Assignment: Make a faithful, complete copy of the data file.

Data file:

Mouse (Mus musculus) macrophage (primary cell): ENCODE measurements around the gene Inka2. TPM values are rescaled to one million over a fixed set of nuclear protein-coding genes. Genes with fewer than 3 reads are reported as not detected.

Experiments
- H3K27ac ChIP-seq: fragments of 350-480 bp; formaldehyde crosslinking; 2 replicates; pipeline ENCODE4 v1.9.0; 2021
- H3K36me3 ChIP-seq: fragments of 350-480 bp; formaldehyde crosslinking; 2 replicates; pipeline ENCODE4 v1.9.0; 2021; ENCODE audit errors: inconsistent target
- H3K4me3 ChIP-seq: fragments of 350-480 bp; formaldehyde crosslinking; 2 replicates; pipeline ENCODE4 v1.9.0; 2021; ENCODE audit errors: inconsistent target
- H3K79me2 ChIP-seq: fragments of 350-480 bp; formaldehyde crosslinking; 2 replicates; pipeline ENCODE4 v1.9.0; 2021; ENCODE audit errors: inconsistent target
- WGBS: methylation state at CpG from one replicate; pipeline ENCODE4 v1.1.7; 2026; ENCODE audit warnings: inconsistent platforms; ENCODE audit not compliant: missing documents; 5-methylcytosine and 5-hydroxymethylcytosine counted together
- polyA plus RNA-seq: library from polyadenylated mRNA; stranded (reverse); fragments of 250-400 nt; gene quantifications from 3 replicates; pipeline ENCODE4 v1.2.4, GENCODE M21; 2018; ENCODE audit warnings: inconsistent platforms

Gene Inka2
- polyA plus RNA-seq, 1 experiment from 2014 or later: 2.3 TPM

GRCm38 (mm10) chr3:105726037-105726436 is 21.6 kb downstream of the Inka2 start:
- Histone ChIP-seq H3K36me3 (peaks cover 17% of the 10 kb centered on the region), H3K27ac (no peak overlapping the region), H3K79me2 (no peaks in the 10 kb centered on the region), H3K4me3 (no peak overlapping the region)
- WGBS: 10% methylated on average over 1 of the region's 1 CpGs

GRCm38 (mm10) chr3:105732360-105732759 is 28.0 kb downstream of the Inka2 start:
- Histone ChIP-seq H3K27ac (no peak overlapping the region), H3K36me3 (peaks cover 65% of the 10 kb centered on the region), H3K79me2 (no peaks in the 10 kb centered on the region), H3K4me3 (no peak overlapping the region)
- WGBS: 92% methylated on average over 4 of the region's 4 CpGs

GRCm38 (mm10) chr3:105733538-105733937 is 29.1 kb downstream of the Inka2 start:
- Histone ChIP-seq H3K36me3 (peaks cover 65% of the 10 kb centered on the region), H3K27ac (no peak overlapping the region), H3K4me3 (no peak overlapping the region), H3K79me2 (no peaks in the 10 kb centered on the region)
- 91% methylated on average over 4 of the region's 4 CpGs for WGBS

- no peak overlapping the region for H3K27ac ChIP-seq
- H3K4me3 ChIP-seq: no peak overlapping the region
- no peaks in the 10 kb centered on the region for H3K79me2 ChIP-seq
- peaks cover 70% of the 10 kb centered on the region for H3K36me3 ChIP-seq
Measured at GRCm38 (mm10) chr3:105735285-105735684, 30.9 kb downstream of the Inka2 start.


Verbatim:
Mouse (Mus musculus) macrophage (primary cell): ENCODE measurements around the gene Inka2. TPM values are rescaled to one million over a fixed set of nuclear protein-coding genes. Genes with fewer than 3 reads are reported as not detected.

Experiments
- H3K27ac ChIP-seq: fragments of 350-480 bp; formaldehyde crosslinking; 2 replicates; pipeline ENCODE4 v1.9.0; 2021
- H3K36me3 ChIP-seq: fragments of 350-480 bp; formaldehyde crosslinking; 2 replicates; pipeline ENCODE4 v1.9.0; 2021; ENCODE audit errors: inconsistent target
- H3K4me3 ChIP-seq: fragments of 350-480 bp; formaldehyde crosslinking; 2 replicates; pipeline ENCODE4 v1.9.0; 2021; ENCODE audit errors: inconsistent target
- H3K79me2 ChIP-seq: fragments of 350-480 bp; formaldehyde crosslinking; 2 replicates; pipeline ENCODE4 v1.9.0; 2021; ENCODE audit errors: inconsistent target
- WGBS: methylation state at CpG from one replicate; pipeline ENCODE4 v1.1.7; 2026; ENCODE audit warnings: inconsistent platforms; ENCODE audit not compliant: missing documents; 5-methylcytosine and 5-hydroxymethylcytosine counted together
- polyA plus RNA-seq: library from polyadenylated mRNA; stranded (reverse); fragments of 250-400 nt; gene quantifications from 3 replicates; pipeline ENCODE4 v1.2.4, GENCODE M21; 2018; ENCODE audit warnings: inconsistent platforms

Gene Inka2
- polyA plus RNA-seq, 1 experiment from 2014 or later: 2.3 TPM

GRCm38 (mm10) chr3:105726037-105726436 is 21.6 kb downstream of the Inka2 start:
- Histone ChIP-seq H3K36me3 (peaks cover 17% of the 10 kb centered on the region), H3K27ac (no peak overlapping the region), H3K79me2 (no peaks in the 10 kb centered on the region), H3K4me3 (no peak overlapping the region)
- WGBS: 10% methylated on average over 1 of the region's 1 CpGs

GRCm38 (mm10) chr3:105732360-105732759 is 28.0 kb downstream of the Inka2 start:
- Histone ChIP-seq H3K27ac (no peak overlapping the region), H3K36me3 (peaks cover 65% of the 10 kb centered on the region), H3K79me2 (no peaks in the 10 kb centered on the region), H3K4me3 (no peak overlapping the region)
- WGBS: 92% methylated on average over 4 of the region's 4 CpGs

GRCm38 (mm10) chr3:105733538-105733937 is 29.1 kb downstream of the Inka2 start:
- Histone ChIP-seq H3K36me3 (peaks cover 65% of the 10 kb centered on the region), H3K27ac (no peak overlapping the region), H3K4me3 (no peak overlapping the region), H3K79me2 (no peaks in the 10 kb centered on the region)
- 91% methylated on average over 4 of the region's 4 CpGs for WGBS

- no peak overlapping the region for H3K27ac ChIP-seq
- H3K4me3 ChIP-seq: no peak overlapping the region
- no peaks in the 10 kb centered on the region for H3K79me2 ChIP-seq
- peaks cover 70% of the 10 kb centered on the region for H3K36me3 ChIP-seq
Measured at GRCm38 (mm10) chr3:105735285-105735684, 30.9 kb downstream of the Inka2 start.